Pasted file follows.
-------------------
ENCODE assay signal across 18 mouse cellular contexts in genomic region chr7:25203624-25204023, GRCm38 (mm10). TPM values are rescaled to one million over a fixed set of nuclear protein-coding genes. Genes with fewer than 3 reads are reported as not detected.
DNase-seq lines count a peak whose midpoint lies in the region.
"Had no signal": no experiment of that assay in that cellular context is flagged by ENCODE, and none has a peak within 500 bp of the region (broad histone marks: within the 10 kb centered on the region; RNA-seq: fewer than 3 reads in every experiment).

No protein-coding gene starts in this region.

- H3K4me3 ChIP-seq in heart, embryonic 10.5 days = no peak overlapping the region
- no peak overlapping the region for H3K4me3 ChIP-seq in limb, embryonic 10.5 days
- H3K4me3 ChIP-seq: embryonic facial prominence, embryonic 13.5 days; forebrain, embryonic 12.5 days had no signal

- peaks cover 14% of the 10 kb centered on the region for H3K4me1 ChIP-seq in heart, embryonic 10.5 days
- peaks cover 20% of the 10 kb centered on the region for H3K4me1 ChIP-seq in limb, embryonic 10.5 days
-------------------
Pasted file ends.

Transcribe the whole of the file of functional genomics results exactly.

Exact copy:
ENCODE assay signal across 18 mouse cellular contexts in genomic region chr7:25203624-25204023, GRCm38 (mm10). TPM values are rescaled to one million over a fixed set of nuclear protein-coding genes. Genes with fewer than 3 reads are reported as not detected.
DNase-seq lines count a peak whose midpoint lies in the region.
"Had no signal": no experiment of that assay in that cellular context is flagged by ENCODE, and none has a peak within 500 bp of the region (broad histone marks: within the 10 kb centered on the region; RNA-seq: fewer than 3 reads in every experiment).

No protein-coding gene starts in this region.

- H3K4me3 ChIP-seq in heart, embryonic 10.5 days = no peak overlapping the region
- no peak overlapping the region for H3K4me3 ChIP-seq in limb, embryonic 10.5 days
- H3K4me3 ChIP-seq: embryonic facial prominence, embryonic 13.5 days; forebrain, embryonic 12.5 days had no signal

- peaks cover 14% of the 10 kb centered on the region for H3K4me1 ChIP-seq in heart, embryonic 10.5 days
- peaks cover 20% of the 10 kb centered on the region for H3K4me1 ChIP-seq in limb, embryonic 10.5 days